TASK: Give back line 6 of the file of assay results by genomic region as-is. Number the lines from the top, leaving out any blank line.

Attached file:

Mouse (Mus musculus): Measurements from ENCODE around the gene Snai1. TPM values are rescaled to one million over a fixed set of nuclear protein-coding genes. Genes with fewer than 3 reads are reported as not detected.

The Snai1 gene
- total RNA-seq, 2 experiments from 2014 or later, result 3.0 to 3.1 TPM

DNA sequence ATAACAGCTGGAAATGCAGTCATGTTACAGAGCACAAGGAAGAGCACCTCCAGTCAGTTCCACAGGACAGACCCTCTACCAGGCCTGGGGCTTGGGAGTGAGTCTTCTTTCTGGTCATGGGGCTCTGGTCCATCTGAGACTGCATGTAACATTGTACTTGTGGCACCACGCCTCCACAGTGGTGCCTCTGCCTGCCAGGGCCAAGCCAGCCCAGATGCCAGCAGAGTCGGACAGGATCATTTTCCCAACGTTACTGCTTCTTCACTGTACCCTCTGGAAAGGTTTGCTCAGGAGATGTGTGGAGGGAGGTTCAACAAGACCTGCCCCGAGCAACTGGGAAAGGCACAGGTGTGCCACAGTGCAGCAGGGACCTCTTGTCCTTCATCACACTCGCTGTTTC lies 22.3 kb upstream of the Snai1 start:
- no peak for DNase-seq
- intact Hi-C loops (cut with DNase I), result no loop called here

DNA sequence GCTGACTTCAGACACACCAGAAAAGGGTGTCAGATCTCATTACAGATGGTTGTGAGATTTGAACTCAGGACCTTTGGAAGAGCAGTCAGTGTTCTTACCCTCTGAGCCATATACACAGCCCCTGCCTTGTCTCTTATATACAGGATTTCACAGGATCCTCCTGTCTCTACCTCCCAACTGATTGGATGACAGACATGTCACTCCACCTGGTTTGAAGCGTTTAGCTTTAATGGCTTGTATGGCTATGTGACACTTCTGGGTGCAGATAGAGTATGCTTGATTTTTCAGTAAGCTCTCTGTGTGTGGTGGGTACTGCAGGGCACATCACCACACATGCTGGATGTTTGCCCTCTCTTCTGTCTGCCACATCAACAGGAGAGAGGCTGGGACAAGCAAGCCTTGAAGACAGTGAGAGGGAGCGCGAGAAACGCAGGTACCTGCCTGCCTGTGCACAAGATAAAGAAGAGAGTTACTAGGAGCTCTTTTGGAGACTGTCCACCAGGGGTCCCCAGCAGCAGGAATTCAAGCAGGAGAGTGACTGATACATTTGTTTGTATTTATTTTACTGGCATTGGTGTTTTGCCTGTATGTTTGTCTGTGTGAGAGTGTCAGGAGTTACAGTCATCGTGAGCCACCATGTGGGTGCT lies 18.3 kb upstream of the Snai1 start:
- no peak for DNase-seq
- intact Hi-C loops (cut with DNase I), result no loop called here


- intact Hi-C loops (cut with DNase I), result no loop called here